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Who is Building – UK Summary of Full Fibre Broadband Plans and Investment UPDATE7

Thursday, April 5th, 2018 (12:01 am) - Score 8,632
fibre optic cable connector illustration broadband

The past 24 months have been awash with announcements about “full fibre” (FTTP/H) broadband network builds across the United Kingdom, which can sometimes make it a little bit difficult to keep track of all the developments (nice problem to have). So here’s a quick summary of the key plans.

Most of the major ISPs and network operators, including Openreach (BT), now appear to agree that pure fibre optic (“full fibre“) broadband cables are the way forward for fixed line connectivity. These Fibre-to-the-Premises / Home (FTTP/H) networks transmit their data using laser light, which mercifully doesn’t suffer from the same reliability or performance problems as older copper lines.

On top of that FTTP/H networks can carry a ridiculous amount of data down even a single optical fibre (multi-Gigabit and possibly even Terabits in the distant future), which should mean that there’s plenty of capacity available for when we need it. But a combination of issues with market regulation, competition, high deployment costs and the slow pace of rollout can still make it very difficult to do.

In fact until very recently there had been precious little FTTP/H progress in the UK, but it was almost a very different story. Back in 2009 BT had initially pledged to deliver FTTP services to 2.5 million UK premises, although a combination of problems (e.g. it took far too long to install) meant that their aspiration was put on ice and by the end of 2012 the UK only had around 100,000 premises passed.

At around the same time as BT seemed to be scaling back, others were diving head long towards a full fibre future. Smaller players like Hyperoptic, IFNL (GTC / BU-UK) and B4RN sprang up, while others like Gigaclear and Cityfibre would soon follow. Many of these new alternative networks (altnets) had very different deployment models and weren’t burdened by the same regulation as Openreach, but they all shared a desire to capitalise on BT’s hesitation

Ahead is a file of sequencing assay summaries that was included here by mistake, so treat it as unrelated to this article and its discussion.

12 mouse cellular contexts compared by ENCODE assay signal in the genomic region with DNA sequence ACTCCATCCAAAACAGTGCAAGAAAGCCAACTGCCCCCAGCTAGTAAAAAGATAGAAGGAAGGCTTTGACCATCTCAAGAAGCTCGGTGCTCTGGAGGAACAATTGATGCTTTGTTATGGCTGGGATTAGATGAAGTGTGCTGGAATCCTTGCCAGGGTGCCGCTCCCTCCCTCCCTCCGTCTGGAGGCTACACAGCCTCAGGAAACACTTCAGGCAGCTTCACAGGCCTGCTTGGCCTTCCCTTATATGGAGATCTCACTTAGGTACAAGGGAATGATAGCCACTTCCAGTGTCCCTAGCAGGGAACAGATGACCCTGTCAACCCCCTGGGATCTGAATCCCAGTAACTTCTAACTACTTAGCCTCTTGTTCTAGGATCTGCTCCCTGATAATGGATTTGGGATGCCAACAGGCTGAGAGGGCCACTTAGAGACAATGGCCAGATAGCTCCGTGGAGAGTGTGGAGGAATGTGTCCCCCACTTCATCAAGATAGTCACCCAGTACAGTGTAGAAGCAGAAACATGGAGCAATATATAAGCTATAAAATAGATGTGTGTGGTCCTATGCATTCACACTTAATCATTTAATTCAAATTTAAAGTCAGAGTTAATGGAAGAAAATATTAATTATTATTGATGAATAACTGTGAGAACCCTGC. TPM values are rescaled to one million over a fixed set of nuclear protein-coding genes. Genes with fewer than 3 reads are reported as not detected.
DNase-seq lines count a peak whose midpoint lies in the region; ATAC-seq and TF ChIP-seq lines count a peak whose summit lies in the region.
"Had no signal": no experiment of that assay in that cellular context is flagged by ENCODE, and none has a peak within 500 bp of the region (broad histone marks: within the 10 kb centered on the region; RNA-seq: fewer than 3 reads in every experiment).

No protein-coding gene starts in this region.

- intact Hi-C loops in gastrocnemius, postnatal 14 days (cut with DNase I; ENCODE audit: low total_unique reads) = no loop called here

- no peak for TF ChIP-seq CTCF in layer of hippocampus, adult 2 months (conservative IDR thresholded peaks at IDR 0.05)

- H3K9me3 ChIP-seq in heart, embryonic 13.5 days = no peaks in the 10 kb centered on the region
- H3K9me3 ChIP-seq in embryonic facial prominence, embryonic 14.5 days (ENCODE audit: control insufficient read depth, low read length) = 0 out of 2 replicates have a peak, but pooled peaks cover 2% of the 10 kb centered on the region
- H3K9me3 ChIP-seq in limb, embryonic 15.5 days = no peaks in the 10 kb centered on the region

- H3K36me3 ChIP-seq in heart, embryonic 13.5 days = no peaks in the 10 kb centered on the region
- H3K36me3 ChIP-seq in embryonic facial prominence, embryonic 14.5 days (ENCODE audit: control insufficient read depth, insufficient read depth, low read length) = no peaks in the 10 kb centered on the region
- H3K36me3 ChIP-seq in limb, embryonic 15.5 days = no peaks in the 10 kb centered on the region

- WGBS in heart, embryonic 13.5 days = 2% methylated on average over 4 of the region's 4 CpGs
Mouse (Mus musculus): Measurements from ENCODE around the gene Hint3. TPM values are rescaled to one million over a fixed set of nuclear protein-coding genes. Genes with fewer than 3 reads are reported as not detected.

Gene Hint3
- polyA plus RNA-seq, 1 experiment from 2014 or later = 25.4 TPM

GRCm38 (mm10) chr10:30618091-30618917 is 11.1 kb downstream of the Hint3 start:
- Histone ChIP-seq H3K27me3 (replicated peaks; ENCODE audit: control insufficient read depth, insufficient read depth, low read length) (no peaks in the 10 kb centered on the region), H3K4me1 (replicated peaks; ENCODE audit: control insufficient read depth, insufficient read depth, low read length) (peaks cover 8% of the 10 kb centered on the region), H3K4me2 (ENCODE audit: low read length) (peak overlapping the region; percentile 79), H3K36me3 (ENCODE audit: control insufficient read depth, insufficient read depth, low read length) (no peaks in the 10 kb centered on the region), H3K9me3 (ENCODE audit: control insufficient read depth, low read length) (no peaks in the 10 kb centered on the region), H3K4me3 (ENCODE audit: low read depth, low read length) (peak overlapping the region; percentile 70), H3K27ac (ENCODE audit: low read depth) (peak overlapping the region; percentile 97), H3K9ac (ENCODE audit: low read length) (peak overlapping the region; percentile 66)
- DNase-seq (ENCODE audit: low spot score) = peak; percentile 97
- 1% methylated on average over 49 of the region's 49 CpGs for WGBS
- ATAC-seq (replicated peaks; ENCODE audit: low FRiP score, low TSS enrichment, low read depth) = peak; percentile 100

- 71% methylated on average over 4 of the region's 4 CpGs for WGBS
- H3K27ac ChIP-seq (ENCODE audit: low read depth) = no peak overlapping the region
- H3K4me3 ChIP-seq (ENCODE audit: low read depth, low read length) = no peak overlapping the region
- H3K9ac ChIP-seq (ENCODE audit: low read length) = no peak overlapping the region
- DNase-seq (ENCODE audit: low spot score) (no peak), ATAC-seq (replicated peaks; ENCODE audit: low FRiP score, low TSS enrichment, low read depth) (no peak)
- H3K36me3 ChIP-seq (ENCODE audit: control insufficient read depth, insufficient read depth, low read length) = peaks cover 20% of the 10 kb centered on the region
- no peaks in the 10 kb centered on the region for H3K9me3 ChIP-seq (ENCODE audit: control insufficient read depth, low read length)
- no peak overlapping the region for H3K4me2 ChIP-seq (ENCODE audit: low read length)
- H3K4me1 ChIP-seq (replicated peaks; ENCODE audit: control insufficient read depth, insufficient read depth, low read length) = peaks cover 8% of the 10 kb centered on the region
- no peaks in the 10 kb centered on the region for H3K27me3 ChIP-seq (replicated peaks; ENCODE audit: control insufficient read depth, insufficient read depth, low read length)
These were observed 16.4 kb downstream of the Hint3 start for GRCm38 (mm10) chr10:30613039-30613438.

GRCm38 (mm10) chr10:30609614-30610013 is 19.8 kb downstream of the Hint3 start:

Since then the market has continued to change, with many rules being relaxed and new investment flooding in. At the same time new deployment methods (narrow trenching, overhead fibre etc.) have also helped to bring the cost down further and we’ve seen both Openreach (BT) and Virgin Media set healthy rollout plans. The Government has also stepped in with new investment and a business rates holiday (here).

Last year ISPreview.co.uk estimated that around 1.1 million UK premises had access to FTTP/H and this figure seems set for a meteoric rise (here). So here’s a quick summary of the progress so far from each of the main operators, although there are quite a few smaller projects that we don’t have enough data to include. Where possible we’ll also try to cover investment figures.

* Openreach

After somewhat sitting out the first round, Openreach announced in May 2016 that they intend to rollout FTTP to 2 million UK premises by 2020 (here). Most of this initial deployment would focus on catering for new build home developments and businesses. Sadly getting a clear costing for this expansion isn’t easy, although some estimates suggest that it would probably cost somewhere around £1bn.

In recent months the operator has also gone much further by proposing a hypothetical scenario where they could conduct a “large-scale” rollout to 10 million premises by around 2025 (here), which they say would cost £300-600 per premises passed (total of between £3bn to £6bn); plus £175 – £200 to connect. This is roughly in keeping with their current deployment and would largely target the low hanging fruit of urban areas.

At present the proposed deployment to 10 million premises is still just an aspiration and one that Openreach argues would require co-investment support from ISPs, as well as favourable regulatory conditions in order to make the risk worthwhile. But Openreach’s game of hard ball risks leaving them vulnerable to the rise of competitors, who often require no such concessions and don’t suffer from the same enforced regulatory baggage or the presence of an existing copper line network.

Standing still by relying on hybrid fibre upgrades, such as G.fast, is perhaps not the best long-term strategy. However we suspect that they will win some, if not all, of their desired concessions, although finding a co-investment partner in this market of frequent disputes and alternative models could be difficult.

At present we understand that Openreach has around 500,000 premises passed and they have been aiming to hit 650,000 by the end of March 2018 (here). Most recently they’ve also ramped-up their FTTP plan by aiming to reach 3 million premises with FTTP by the same date of 2020 (here), which points to the start of a serious long-term commitment.

* Virgin Media

The vast majority of Virgin Media’s network, which serves over half of the UK (mostly urban areas), is based on a Hybrid Fibre Coax (HFC) cable network that uses EuroDOCSIS technology. The nature of this network means they’re already able to deliver “ultrafast broadband” (100Mbps+) speeds and have been doing so for several years, with performance likely to reach into Gigabit territory once they upgrade to DOCSIS 3.1.

However Virgin Media has also moved to keep pace with Openreach and as a result their current network expansion aims to reach 2 million premises with FTTP by the end of 2019 (here), although recent hiccups with their rollout progress have cast some doubt over their ability to meet this target (here) and we think the original target of 2020 may now be more viable.

Meanwhile their HFC network is also being expanded to reach another 2 million premises by the same date and the total cost for all this (Project Lightning) has been pegged at about £3bn (i.e. 4 million extra premises via HFC/FTTP). Once complete their network should be able to cover around 60-65% of UK premises.

* Hyperoptic